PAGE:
Posts Tagged ‘social engineers’

The Obama Deception

Tuesday, June 30th, 2009


This is a must see:

by Alex Jones

Be sure to hit <full screen>

And turn your speakers up.

This is long.

My Paternal Grandmother Ione Griffin Kent

Thursday, December 18th, 2008



My grandmother, Ione Griffin Kent, taught me about psychology.  I remember with great fondness the time I spent visiting her.  She would explain to me about relationships and the core concepts of psychology.  I am certain she would have told me more; however, the gender difference posed somewhat of an impasse as she was a real lady.  She would never cross such bounds indiscreetly.  I am certain my paternal grandmother would have spoken more freely had I been a granddaughter rather than her grandson.


Grandma Kent told me much about history and she knew a lot.  Considering few people had college educations in her day and in general during that era women were not college educated, she probably knew so much more than most folks, by the time I came around it seems she had stopped talking about such things as the international bankers.  Nonetheless, she explicitly said on at least one occasion that the world situation was entirely the fault and doing of the international bankers.


She married a man with a 6th grade education, but before you think that was a horrible mismatch, remember that a 6th grade education was far better than it is today.  In fact, I dare say that a 6th grade graduate from their time would have been far better educated and more literate than today’s high school graduate and perhaps even superior to today’s college graduates!


Aside from Grandma Kent’s’ knowledge of psychology, her knowledge of history and what she had witnessed were even more profound!  She was a “Bloomer Girl” and the answer to the puzzle on the internet is “because you can hear her petticoats rustle whenever she is coming.”


Ione Griffin marched for women’s right to vote and was a devout Republican.  If there was one person I’d like to have lunch with today it would be her.  I’d love to hear what she’d have to say about society today and her efforts to secure women’s right to vote.  President Richard Nixon broke her heart.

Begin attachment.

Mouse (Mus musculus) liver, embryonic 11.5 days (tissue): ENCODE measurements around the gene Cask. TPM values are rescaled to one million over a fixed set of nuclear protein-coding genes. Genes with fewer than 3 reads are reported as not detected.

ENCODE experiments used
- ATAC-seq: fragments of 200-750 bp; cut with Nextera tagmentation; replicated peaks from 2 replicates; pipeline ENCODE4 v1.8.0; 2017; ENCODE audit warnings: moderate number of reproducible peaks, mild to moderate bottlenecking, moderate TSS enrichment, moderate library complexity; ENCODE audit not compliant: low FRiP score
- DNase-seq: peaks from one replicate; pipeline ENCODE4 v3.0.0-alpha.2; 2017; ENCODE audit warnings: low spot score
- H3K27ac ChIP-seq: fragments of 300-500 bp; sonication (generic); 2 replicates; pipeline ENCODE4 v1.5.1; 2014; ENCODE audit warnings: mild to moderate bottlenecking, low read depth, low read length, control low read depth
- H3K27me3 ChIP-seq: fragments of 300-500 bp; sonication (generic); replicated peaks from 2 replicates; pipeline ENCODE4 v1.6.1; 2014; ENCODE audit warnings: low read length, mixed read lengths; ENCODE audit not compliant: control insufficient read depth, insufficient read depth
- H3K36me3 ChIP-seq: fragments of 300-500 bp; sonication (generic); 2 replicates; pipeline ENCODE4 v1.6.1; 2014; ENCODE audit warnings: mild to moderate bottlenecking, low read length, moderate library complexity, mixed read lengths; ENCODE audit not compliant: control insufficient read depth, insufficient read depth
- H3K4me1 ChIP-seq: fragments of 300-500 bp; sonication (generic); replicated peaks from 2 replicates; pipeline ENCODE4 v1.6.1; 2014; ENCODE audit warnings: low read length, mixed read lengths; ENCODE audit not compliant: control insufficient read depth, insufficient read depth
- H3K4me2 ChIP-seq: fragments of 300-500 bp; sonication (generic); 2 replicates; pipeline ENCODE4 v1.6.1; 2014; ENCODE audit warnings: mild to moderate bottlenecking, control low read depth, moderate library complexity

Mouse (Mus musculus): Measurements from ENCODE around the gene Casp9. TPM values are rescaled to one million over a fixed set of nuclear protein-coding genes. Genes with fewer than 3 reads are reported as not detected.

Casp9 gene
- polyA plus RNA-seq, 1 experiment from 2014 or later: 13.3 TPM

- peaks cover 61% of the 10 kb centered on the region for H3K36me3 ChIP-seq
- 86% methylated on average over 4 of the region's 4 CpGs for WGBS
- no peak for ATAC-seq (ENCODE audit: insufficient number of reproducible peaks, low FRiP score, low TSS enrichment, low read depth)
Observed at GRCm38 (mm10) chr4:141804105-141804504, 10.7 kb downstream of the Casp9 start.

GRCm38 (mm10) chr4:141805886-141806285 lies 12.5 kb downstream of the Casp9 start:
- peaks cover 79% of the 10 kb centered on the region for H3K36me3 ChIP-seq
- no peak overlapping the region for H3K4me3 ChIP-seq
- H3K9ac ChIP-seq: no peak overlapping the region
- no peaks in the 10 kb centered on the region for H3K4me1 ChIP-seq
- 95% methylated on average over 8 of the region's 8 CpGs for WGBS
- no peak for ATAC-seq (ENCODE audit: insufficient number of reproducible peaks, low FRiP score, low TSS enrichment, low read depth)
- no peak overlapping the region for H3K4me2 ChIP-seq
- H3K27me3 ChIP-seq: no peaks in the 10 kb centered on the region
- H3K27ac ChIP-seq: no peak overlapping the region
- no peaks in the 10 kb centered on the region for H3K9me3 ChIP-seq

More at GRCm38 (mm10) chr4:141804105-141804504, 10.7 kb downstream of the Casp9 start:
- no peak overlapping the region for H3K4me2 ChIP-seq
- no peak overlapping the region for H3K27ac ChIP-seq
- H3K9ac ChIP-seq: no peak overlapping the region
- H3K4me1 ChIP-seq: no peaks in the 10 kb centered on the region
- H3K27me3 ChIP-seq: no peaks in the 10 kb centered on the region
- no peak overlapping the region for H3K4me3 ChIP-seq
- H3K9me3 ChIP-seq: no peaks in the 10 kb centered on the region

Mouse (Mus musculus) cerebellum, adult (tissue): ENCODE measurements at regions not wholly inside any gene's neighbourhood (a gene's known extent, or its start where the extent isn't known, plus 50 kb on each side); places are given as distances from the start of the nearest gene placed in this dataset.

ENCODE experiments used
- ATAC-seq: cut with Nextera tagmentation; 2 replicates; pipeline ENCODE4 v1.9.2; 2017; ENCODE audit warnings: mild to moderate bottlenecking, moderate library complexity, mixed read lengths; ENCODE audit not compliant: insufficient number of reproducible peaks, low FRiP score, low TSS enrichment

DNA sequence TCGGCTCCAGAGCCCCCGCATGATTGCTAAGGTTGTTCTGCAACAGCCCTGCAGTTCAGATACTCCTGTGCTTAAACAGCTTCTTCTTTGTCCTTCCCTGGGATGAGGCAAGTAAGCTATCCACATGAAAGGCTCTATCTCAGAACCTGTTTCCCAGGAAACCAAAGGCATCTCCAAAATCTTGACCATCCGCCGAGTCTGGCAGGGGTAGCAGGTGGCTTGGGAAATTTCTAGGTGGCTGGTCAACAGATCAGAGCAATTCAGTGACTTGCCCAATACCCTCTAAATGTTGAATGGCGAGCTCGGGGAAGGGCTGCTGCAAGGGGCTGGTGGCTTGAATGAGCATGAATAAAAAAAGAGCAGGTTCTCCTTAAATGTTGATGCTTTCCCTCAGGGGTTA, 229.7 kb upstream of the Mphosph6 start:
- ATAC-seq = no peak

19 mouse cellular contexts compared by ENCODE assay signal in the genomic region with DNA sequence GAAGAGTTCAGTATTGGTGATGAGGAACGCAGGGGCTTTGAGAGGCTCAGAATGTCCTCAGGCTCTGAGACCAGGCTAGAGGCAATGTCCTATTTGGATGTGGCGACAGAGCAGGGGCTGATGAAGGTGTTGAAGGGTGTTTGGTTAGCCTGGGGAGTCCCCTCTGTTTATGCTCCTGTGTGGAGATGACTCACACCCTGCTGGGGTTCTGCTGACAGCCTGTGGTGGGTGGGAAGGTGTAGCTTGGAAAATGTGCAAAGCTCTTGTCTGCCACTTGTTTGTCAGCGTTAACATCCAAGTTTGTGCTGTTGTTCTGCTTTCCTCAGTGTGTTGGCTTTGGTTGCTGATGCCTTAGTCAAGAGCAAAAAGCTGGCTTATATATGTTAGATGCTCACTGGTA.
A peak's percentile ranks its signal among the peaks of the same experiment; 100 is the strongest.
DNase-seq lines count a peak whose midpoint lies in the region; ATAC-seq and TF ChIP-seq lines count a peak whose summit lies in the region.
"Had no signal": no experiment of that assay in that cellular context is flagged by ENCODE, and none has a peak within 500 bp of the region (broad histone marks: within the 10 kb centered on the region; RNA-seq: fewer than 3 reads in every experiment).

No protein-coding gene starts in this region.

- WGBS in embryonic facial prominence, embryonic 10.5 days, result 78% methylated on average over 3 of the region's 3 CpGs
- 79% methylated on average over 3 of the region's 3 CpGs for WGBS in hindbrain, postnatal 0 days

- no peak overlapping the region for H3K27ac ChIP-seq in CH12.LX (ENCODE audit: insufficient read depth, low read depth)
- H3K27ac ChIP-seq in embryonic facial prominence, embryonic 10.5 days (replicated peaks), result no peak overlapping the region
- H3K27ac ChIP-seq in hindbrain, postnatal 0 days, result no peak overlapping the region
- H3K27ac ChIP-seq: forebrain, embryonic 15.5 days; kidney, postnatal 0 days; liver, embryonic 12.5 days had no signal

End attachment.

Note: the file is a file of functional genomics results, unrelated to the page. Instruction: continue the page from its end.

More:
She wore dresses almost every day of her life until my aunt badgered her into wearing a “modern” pant suit.  I must say it was hard for me to adjust the first time I saw her in one of those polyester pant suits—even if it was pink.


When the “free love revulsion” broke out (as compared and contrasted with “free love revolution”), I remember her comment, “Oh, dear…”  Upon hearing her voice trail off somewhat meekly, I asked why she was so worried.  She declared, “Because women are the backbone of our country’s morality . . .” She found it greatly disturbing.


She collected stamps and was a very involved member of the Daughter’s of the American Revolution (DAR) & the Piscataqua Pioneers.  She was so vested in genealogy that folks corresponded from afar to receive her advice.  When she passed away she had correspond so much and gave of herself so freely that folks came from miles away to the tiny town of Newmarket, New Hampshire.  Even though we moved her funeral from the Kent Funeral Home to the Newmarket Community Church downtown, even the church could not accommodate all of those who had traveled from afar paying their respects.


It was at that wake that I met the young man whose son is carrying on the Kent family name.  He had two sons but lost his youngest when his son broke through the ice on a lake during the winter.  By the way, that is the black side of the Kent family, the Negro branch.


Grandma Kent told me about significant events that occurred yet are not in our history books.  Perhaps the most important one was that the Democrats made it illegal for a married woman to work!


That’s right.  The Democrats!  Those famous “social engineers” decided to make it against the law for a married woman to work outside of the home!  It was the seventh plank of The New Deal and it was the law of the land for seven years until the Supreme Court ruled it unconstitutional! 


FDR’s New Deal was pretty raw for women.  Until Roosevelt’s New Deal my grandmother was a school teacher, but she had to give up that job.  And once away from it for such a long period of time (eight years), she found it impossible to return to teaching.


During World War II my grandmother worked in the factories making munitions and she lamented when they (the women) had to give up their jobs, good paying industrial jobs, when the men came home from war so that the men could have their jobs back.  I could detect a hint of pride as she recalled how hard the work was and how much the women took pride in their efforts to support the war.


When I published my doctoral dissertation, The Effects of Tempo in Programmed Environmental Music upon EMG Muscle Tension (1994), I dedicated it to the two deceased women who had made such a large impact on my life and who loved me:  My paternal & my maternal grandmothers, Mrs. Ione Griffin Kent & Mrs. Sophie Novak Charest.